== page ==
Why We'll See More New Types of Web3 Apps in the Next Year
The summer of 2021 marked an influx of dollars & interest into web3. Since then, the fourth crypto winter has dropped snow atop web3, but the revenue decline isn’t equal across web3 software.
NFT marketplace revenue collapsed 62% since the beginning of this year. This chart shows the decline in monthly revenue from January to August. L1s’ monthly revenue has followed NFT marketplaces downward, falling 57%.
The parallel revenue drop suggests L1 revenue skews to NFTs today, likely upwards of 75% concentration.
On the other hand, the Defi (decentralized finance) sector enjoys more consistent revenue patterns. Decentralized exchanges (DEX) revenue has fallen 10%. Credit providers (lenders) increased revenue, as did yield aggregators.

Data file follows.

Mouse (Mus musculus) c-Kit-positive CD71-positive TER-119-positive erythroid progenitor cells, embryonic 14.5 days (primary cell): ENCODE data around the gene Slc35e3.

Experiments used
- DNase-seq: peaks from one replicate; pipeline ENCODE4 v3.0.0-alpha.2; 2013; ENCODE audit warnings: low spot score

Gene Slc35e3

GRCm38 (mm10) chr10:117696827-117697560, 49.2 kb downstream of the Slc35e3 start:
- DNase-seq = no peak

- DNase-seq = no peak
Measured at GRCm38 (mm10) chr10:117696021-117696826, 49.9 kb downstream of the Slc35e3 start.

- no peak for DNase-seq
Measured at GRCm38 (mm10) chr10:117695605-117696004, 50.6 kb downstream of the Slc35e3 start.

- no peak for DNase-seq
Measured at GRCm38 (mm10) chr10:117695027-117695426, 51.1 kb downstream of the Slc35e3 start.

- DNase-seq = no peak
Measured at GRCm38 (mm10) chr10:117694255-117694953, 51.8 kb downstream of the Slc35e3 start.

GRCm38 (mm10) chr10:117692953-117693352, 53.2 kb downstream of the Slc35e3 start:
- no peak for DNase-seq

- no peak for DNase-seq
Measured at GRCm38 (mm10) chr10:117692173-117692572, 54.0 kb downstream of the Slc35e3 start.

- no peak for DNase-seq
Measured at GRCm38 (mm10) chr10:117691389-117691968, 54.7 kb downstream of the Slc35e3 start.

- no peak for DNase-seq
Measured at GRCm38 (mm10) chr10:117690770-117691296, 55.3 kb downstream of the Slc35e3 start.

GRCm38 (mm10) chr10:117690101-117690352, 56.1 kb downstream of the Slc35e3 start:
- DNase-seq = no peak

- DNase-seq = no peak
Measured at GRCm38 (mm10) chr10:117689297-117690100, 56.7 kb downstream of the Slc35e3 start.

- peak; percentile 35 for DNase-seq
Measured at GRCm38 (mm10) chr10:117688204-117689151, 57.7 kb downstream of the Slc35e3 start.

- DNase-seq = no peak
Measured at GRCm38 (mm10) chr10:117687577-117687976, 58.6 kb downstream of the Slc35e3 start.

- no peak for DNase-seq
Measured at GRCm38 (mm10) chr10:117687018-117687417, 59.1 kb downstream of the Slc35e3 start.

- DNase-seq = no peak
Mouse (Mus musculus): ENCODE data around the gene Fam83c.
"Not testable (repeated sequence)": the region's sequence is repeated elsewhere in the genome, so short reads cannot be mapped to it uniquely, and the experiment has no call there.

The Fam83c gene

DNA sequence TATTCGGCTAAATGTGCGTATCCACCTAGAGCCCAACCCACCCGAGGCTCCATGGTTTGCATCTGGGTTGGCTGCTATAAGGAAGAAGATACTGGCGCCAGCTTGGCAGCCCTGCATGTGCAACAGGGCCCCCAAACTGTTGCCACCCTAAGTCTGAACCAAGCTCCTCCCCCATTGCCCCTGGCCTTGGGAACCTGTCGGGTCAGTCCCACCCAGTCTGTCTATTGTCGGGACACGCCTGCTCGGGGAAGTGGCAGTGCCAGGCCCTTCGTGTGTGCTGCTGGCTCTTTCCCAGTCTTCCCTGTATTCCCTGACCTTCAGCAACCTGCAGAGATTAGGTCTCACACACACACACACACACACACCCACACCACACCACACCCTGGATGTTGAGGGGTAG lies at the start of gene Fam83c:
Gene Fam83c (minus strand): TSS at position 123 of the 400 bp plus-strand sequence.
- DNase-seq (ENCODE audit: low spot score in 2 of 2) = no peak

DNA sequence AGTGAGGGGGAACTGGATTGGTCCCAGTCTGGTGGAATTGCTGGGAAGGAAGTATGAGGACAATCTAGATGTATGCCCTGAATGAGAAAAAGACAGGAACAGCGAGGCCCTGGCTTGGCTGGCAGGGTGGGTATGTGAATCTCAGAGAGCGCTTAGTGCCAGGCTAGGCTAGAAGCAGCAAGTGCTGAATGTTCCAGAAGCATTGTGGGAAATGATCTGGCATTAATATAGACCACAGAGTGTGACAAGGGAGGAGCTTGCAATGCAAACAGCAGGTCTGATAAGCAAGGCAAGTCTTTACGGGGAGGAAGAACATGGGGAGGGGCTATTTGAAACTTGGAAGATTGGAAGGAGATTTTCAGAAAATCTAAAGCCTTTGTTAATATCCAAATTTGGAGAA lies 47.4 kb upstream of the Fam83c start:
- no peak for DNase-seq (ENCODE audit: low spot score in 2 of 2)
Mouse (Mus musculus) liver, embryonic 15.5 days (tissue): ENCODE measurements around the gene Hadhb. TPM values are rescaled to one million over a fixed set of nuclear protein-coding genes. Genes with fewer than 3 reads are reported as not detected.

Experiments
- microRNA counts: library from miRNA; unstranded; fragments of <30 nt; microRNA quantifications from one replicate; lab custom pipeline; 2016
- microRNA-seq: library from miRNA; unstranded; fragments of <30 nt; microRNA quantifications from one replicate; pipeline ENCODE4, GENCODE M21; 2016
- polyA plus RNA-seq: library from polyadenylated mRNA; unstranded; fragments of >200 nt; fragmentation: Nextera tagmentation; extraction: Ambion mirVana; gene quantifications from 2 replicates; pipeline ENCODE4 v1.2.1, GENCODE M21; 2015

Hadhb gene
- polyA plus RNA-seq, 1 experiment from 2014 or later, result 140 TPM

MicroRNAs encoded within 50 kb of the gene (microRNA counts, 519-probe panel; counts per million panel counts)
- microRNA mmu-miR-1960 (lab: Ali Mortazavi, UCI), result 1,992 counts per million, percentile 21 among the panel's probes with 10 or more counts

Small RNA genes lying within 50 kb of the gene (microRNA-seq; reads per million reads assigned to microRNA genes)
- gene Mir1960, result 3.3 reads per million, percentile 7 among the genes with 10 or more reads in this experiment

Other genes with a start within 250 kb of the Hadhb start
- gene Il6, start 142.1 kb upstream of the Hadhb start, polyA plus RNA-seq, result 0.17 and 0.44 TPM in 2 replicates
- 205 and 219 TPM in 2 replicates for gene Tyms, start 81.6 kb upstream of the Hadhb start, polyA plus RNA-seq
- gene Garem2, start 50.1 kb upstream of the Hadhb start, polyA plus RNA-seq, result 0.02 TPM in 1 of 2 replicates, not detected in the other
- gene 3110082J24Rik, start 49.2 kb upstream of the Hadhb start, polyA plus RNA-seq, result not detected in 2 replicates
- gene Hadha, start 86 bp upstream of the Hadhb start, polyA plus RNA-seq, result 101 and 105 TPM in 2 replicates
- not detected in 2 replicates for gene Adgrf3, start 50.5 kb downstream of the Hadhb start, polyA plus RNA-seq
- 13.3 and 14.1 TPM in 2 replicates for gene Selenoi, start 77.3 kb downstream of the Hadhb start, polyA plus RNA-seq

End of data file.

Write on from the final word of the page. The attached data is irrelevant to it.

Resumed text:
Said another way, bonds (web3 products that produce yield) have outpaced consumer spending in web3 through August. The two most salient NFT collections, Bored Apes & Crypto Punks, have seen their prices fall by 50% from their highs, reducing trading volumes & marketplace fees.
There’s an important downstream effect. Web3 revenue has fanned out from its concentration earlier this year.
In January, L1s (blockchains) generated 78% of revenue across public web3 projects. Exchanges clocked in second at 6.4%, then NFTs & marketplaces at 5.9%. Today, the revenue distribution differs meaningfully. L1s have fallen from 78% to 41%. NFTs’ share has grown 4x to 23%. Exchanges/DEXs have surged from 6.4% to 20%.
As blockchains look to foster healthy ecosystems, they will need to build a portfolio of application developers across different categories. In the past, NFT applications drove most of the revenue at the expense of volatility.
The greater the revenue distribution across web3 apps, the more predictable L1 revenue will become & the larger the overall value of the ecosystem.
For this reason, I expect L1 ecosystem funds to subsidize application development in other categories in the next 12-18 months.